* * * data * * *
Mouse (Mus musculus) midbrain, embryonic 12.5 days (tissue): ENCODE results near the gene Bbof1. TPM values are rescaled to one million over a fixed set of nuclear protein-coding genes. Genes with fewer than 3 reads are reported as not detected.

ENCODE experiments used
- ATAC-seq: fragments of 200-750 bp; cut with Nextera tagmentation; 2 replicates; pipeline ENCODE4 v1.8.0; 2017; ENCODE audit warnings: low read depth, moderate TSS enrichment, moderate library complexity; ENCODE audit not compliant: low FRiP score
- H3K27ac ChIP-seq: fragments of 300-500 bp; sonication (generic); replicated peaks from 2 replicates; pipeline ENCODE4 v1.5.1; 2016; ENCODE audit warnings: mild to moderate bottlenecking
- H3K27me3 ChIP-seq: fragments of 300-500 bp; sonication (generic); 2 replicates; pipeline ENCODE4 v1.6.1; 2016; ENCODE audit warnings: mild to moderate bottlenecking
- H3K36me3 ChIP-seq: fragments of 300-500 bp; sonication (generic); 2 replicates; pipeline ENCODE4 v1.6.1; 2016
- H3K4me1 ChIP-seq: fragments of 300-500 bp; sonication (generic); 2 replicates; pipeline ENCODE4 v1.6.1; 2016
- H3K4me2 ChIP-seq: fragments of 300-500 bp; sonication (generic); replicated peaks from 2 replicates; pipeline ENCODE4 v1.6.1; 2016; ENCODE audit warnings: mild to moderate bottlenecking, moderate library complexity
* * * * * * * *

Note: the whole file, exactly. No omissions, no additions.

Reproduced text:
Mouse (Mus musculus) midbrain, embryonic 12.5 days (tissue): ENCODE results near the gene Bbof1. TPM values are rescaled to one million over a fixed set of nuclear protein-coding genes. Genes with fewer than 3 reads are reported as not detected.

ENCODE experiments used
- ATAC-seq: fragments of 200-750 bp; cut with Nextera tagmentation; 2 replicates; pipeline ENCODE4 v1.8.0; 2017; ENCODE audit warnings: low read depth, moderate TSS enrichment, moderate library complexity; ENCODE audit not compliant: low FRiP score
- H3K27ac ChIP-seq: fragments of 300-500 bp; sonication (generic); replicated peaks from 2 replicates; pipeline ENCODE4 v1.5.1; 2016; ENCODE audit warnings: mild to moderate bottlenecking
- H3K27me3 ChIP-seq: fragments of 300-500 bp; sonication (generic); 2 replicates; pipeline ENCODE4 v1.6.1; 2016; ENCODE audit warnings: mild to moderate bottlenecking
- H3K36me3 ChIP-seq: fragments of 300-500 bp; sonication (generic); 2 replicates; pipeline ENCODE4 v1.6.1; 2016
- H3K4me1 ChIP-seq: fragments of 300-500 bp; sonication (generic); 2 replicates; pipeline ENCODE4 v1.6.1; 2016
- H3K4me2 ChIP-seq: fragments of 300-500 bp; sonication (generic); replicated peaks from 2 replicates; pipeline ENCODE4 v1.6.1; 2016; ENCODE audit warnings: mild to moderate bottlenecking, moderate library complexity